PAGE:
What does distributed solar generation mean for the industry?

Exponential growth in the solar industry and is potentially the energy source of the future

It seems a foregone conclusion that distributed generation is poised for exponential growth in the solar industry and is potentially the energy source of the future. The effect on the market is predictable: improved power reliability, flexibility of supply addition and reduced infrastructure costs.

This has a number of rather significant implications – one of the greatest variables is how the business of traditional electric utilities will adapt. The business of an electric utility relies on its ability to generate, transmit and distribute electricity. A grid where electricity is generated by the customer, meaning that no transmission or distribution will be necessary, is sure to disrupt the role of utilities in the current market.

Whilst it stands to reason that grids, and therefore utilities, will always play a role in power generation markets, if not as primary power producers then as a secondary power-player – perhaps utilities are going to have to change their role in order to survive the DG bloom – estimated to increase by over 10GW globally in the next five years? Perhaps the conclusion may be that utilities will play more of regulatory role in the market in the future, managing the needs of different players on the grid. Ultimately, a large piece of the energy-pie is going to be siphoned away from the utilities and directed back into the pockets of DG clients.

This of course generates a vast number of questions for the solar industry – how is the industry evolving with the development of distributed power generation – will this lead to a total shift in the business model and value proposition of major players in the solar market? At the Solar Power Generation USA '14 Congress, we have recruited Edward Randolph of California Public Utilities Commission to address this very question.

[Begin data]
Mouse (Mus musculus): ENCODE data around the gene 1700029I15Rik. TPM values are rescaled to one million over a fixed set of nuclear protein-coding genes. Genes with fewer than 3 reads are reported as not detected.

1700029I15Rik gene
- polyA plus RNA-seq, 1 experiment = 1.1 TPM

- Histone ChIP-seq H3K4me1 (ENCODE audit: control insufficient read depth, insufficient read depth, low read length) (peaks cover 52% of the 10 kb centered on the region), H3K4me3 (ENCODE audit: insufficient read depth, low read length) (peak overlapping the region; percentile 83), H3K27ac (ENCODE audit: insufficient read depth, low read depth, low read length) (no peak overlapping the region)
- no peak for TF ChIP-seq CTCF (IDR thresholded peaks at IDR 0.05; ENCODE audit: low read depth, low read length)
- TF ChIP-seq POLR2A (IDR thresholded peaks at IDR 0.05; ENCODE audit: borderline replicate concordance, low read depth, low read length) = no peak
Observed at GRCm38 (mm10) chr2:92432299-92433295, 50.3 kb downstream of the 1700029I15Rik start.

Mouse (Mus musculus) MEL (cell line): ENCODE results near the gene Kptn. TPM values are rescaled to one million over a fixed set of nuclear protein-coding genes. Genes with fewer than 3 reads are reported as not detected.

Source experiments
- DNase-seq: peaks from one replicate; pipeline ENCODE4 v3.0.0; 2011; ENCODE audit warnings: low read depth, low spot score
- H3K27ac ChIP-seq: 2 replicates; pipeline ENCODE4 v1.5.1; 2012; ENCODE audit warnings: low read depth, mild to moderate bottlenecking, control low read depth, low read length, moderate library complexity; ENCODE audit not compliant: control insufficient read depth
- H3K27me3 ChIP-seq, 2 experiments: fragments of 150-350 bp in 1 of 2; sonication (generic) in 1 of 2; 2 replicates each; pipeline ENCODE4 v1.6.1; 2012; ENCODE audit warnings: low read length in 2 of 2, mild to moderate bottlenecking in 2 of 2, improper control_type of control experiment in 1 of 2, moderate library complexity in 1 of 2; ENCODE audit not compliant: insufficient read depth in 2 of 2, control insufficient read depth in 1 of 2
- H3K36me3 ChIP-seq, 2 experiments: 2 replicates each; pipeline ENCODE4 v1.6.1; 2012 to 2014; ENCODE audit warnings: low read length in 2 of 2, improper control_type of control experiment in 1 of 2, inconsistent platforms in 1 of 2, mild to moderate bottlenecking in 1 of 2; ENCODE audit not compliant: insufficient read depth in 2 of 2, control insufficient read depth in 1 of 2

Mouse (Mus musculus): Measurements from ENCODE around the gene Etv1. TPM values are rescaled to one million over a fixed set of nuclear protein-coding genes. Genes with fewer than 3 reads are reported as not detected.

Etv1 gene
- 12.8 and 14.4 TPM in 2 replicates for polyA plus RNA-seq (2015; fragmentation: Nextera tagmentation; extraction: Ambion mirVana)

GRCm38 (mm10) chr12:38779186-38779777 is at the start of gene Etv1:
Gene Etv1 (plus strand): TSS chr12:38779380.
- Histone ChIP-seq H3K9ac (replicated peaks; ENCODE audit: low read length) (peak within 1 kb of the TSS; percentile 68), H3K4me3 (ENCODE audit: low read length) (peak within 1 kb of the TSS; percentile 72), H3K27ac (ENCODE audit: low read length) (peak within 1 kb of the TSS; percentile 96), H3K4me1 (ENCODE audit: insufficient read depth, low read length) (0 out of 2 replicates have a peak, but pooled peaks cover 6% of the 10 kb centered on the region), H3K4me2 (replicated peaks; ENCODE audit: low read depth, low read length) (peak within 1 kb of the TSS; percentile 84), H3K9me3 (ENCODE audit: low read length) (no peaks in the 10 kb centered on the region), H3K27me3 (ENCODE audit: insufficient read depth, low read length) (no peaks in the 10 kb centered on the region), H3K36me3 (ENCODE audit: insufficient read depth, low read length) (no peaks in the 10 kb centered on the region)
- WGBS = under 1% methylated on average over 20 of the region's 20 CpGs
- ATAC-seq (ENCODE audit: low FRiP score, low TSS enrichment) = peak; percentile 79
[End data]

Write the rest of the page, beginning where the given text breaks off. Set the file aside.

Going one step further, this leads to questions about storage innovation. A question of potential is raised when one considers the ability of storage to completely transform energy markets. Yes! Back-up power from the grid may become obsolete. Yes! End-user customers will be able to monetize their power generation by selling it back to the grid. BUT WHY are utilities not stepping up and leading innovation in the storage market preferring rather to let the technology develop inside the meter, when this could hold serious potential for utilities as power managers. These questions and more will be put to the expert panel of utility speakers at the 2nd Annual Utility Breakfast Briefing.

SPG '14 has asked our expert faculty of speakers, representing all sectors in the value chain to consider the face of the market and how it is evolving, because after six months of in-depth market research, we know that you want to know about the future of the solar industry.

Press passes are available – please contact:
Amber Williams, Marketing Manager SPG'14
T +1 971 238 0700

About Green Power Conferences

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